Why Dad’s don’t take paternity leave

Many companies are now starting to adopt policies granting longer paid leave for new fathers, which should be a sign of progress.  But many men are still faced with societal pressures to put their career ahead of their family, and they choose to work instead of spending time with their newborns. What should we do about this?



Daddy cool

This article shows that it is in the best interest of children when their parents break down gender roles. When the father takes on a more caretaking role, the child is less likely to develop behavioral and emotional problems, and will also grow up without rigid views of gender.


Men Care! How Fatherhood can enhance gender equality

This is a very nice article illustrating how international organizations like Promundo, and Sonke Gender Justice, as well as the campaign MenCare, engage fathers in the quest for gender equality. MenCare, despite being less than 2 years old, works in 16 countries, showing that work with men on gender issues is gaining momentum, and that there is a profound need for this kind of work.


Dad’s the way it’s done, say NGOs

While initiatives to empower women are on the rise, a city NGO has taken up the work of sensitising the opposite sex as well. Bapanchi Shala, a gender sensitisation campaign aimed at men, aims to challenge traditional notions of masculinity and to encourage men to be better fathers to their daughters, gentler role models for their sons and to respect women in general.

Ten NGOs from different cities of Maharashtra have come together to develop this campaign in September 2012. In Pune, the NGO Samyak carries out the campaign in urban slum areas such as Tukainagar, Meena Tai Thakre Vasahat, Ambedkarnagar and Savitri Nagar, while the Nari Samata Manch is in charge of villages in the fringe areas of Pune.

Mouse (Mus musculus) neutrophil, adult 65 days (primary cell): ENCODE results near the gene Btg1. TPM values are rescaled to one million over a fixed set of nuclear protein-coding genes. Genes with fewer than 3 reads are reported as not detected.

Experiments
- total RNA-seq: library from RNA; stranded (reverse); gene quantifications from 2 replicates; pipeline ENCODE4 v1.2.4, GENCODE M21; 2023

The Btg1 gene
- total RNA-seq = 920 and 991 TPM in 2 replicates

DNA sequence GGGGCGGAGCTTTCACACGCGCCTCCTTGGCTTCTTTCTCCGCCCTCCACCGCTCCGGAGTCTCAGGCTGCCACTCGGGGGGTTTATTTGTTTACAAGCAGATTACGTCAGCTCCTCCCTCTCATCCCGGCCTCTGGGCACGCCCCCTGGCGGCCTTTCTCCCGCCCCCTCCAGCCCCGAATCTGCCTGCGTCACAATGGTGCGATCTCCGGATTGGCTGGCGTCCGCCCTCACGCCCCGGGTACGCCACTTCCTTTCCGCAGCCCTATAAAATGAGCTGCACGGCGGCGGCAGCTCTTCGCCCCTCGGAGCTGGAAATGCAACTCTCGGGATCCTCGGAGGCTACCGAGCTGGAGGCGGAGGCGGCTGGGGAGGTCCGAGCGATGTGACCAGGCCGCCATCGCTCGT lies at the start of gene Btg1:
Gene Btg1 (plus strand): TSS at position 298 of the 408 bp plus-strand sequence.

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Marissa Mayer’s Potentially Revolutionary Paternity Leave Policy

A groundbreaking paternity leave policy at Yahoo, where new fathers are given 8 weeks of paid leave. As FEM questions appropriate division of labor in Indian households, this policy could transform the way families think about the role of fathers as caregivers.



MenCare made this inspiring short film about Steven of Sri Lanka, who took on an active parenting role after his wife went abroad for work.  Seeing Steven ignore the demands of patriarchy for the betterment of his family is something we can all learn from.


I got an opportunity to participate in a meeting on the issue of fatherhood study in India. I came to know that MenEngage South Asia and Save the Children are also interested in such a study. As far as the fatherhood study is concerned, I think participants/ partners who are involved in responsible fatherhood campaign should write about their own experiences as well as initiate some kind of documentation from their own children – the experience sharing has to start from `ourselves’.

My second concern is about the meaning of `fatherhood’ – how are we defining this?  The western society has gone through a transition- from joint-feudal-patriarchal family to nuclear-patriarchal family and in some cases feminist family. Thus, for the western society- a nuclear family or single head family is a common thing and thus, the role of men as fathers becomes very critical in children’s development. The Indian society is passing through this transition but still has its roots in joint-feudal-patriarchal family set-up and in such a situation a single man may not be responsible for fatherhood- the uncles become very important and so we need to have a relook at this. Secondly, whilst we talk about men’s involvement in child caring, we have no clear understanding of what women think about this. My experience tells me that women would like to preserve spaces they have created through struggle against patriarchal family set-ups and would like to preserve the same here. Have we ever thought of this? My experience whilst working for the CHSJ project in Maharashtra tells me that in the name of `helping women’, men are actually curtailing the mobility of women. For example, men have started taking up the responsibility of going to the haat / bazar for daily shopping (which was traditionally done by women) and thus, women have started losing the opportunity to meet other women and interact with them – I can give many examples that have emerged through this project.

My intention of writing this, is to spread the word of caution – let us not initiate something that may in ultimate analysis becomes counterproductive to gender equality.


By Subhash Mendhapurkar